Request for Guest Authors – Share your thoughts

guest-post

guest-postI’ve got a tight timeline on a research project. I’m working on a paper to submit for an Conference on IT Project Management…fun!.  Because of this timeline, I’m not going to have as much time to put some posts together for the next week or so….so I thought I’d open it up to you and see if there is any interest in sharing your thoughts with my readers & subscribers.

I’d be open to publishing your blog post as long as it meets this criteria:

  • It covers some topic within the area of IT, the CIO/CTO, Processes, People in IT/Technology, Marketing Technology or Project Management.
  • It isn’t a (blatant) advertisement for your services or your company’s services.
  • Is something that would be of interest to this blog’s readers
  • Has not been published any where else.

Your post can include a short bio and link(s) to your website, blog, company, social profiles, etc as needed.

I’d like to get a few Guest Posts up over the next week or two. If you’d like to take advantage of my offer, leave a comment here or use my Contact page and let me know.

Blog Milestone – 4 years old

My first post on this blog was July 14 2006…exactly four years ago I posted an excerpt from a paper I wrote in my MBA program in a post titled The Strategic use of Human Resources.

Since then, the blog has grown and done much more for me than I ever expected it to do. When I started this blog, I was just playing around with the blog trying to figure out what I should write about.

It’s been a fun four years….in those four years, I’ve had the pleasure of meeting some wonderful folks online & offline.  I’ve written some really good stuff and some really bad stuff (yes…yes I have) and had a lot of interaction with some great folks and some wierd folks.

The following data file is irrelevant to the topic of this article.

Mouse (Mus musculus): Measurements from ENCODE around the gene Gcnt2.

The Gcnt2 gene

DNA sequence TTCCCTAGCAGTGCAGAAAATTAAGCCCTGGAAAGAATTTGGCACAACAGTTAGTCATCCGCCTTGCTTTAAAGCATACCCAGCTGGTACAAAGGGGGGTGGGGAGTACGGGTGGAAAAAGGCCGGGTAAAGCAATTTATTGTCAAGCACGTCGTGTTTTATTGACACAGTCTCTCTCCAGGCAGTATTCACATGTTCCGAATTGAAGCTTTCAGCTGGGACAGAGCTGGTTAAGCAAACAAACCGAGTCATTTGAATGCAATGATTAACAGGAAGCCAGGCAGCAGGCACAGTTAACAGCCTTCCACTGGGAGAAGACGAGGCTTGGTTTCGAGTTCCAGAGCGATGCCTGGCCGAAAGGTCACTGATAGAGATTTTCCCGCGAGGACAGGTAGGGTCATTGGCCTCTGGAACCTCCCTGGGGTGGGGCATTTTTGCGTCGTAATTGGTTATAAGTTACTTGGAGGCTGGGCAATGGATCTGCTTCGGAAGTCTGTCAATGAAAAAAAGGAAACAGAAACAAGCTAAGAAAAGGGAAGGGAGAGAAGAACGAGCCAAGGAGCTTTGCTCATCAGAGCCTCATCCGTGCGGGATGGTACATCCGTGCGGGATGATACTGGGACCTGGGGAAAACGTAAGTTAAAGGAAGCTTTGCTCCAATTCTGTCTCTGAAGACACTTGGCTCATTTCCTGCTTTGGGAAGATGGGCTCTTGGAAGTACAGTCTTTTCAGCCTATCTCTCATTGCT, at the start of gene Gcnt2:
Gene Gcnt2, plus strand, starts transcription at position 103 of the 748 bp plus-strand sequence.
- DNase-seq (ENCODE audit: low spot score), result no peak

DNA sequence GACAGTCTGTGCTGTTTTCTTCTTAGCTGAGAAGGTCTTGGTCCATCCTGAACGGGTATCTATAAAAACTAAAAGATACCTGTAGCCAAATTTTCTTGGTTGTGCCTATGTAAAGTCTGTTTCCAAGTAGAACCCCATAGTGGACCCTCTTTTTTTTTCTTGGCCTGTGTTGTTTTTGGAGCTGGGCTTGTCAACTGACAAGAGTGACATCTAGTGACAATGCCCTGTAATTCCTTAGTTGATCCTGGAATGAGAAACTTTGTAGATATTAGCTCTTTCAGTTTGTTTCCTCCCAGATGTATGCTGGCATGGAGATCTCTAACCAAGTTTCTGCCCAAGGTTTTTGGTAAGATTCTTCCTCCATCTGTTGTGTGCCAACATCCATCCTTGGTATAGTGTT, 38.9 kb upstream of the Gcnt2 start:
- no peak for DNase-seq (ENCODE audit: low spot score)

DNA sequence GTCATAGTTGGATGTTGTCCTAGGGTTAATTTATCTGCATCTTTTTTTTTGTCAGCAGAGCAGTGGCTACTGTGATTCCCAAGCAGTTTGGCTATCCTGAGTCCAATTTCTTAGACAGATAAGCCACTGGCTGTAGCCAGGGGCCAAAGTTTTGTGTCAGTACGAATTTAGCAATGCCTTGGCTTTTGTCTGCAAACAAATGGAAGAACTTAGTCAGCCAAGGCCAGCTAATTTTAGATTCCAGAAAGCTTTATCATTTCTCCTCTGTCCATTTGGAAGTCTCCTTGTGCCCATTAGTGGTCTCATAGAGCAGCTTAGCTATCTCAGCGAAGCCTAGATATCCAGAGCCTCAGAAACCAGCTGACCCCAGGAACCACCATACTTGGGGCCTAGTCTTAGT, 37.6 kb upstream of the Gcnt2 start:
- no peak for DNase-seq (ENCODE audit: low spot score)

So…after four years of blogging I’m extremely happy to say that I’m loving being a writer.  I’m extremely happy to have found an output on this blog and absolutely thrilled that you read my musings on a regular basis.

I don’t get a lot of traffic…but I know that the traffic I do get is reading some good stuff here (unless they find the bad stuff I’ve written!).

Hopefully I’ll keep writing on here for many more years and you continue to visit & read.

Thanks for joining me in the past and hope you’ll continue to be a part of this blog in the future.

NOOP.NL – Top 100 Blogs for Developers (1Q 2009)

Jurgen Appelo over at NOOP.NL has released his Top 100 Blogs for Developers (1Q 2009) and has mine listed at #57…up from #82 for the last release.  Woohoo! 🙂

Glad I’m on the list but I see a lot of great blogs on that list that are much better than mine.  Go check out the list for some ideas on great blogs.

Enhanced by Zemanta

Chris Brogan on Writing

I’m a big fan of writing and I’m always working on improving my writing. I read everything I can find about writing and am always on the lookout for new thoughts on how to improve my writing.

I found an interesting take on the subject written by Chris Brogan titled “Cultivating a Writing Habit“.  Great post…jump over and read…I’ll wait. 🙂

Chris’ approach is a fairly simple method: Read, Write, Write.

  • Read – Read more.  Read everything you can.  Read things that you wouldn’t normally read.
  • Write – Write all day regardless of whether you are in front of a computer or with paper…write in your head.  Think about what you can write and/or how to reword something.
  • Write – Write daily. Write often.  Write as much as you can.

Nothing earth shattering here but Chris does gives us a glimpse into his writing regime.

If you don’t know Chris, look him up…he’s quite well know in the Social Media world and is considered to be one of the SM experts.   He’s a prolific writer and his blog posts are always well thought out and well developed…definitely someone to listen to on the subject of writing.

There are some excellent tips on Chris’ blog…great ideas for improving your writing (and mine!).

Reblog this post [with Zemanta]

Cloud Computing and the Enterprise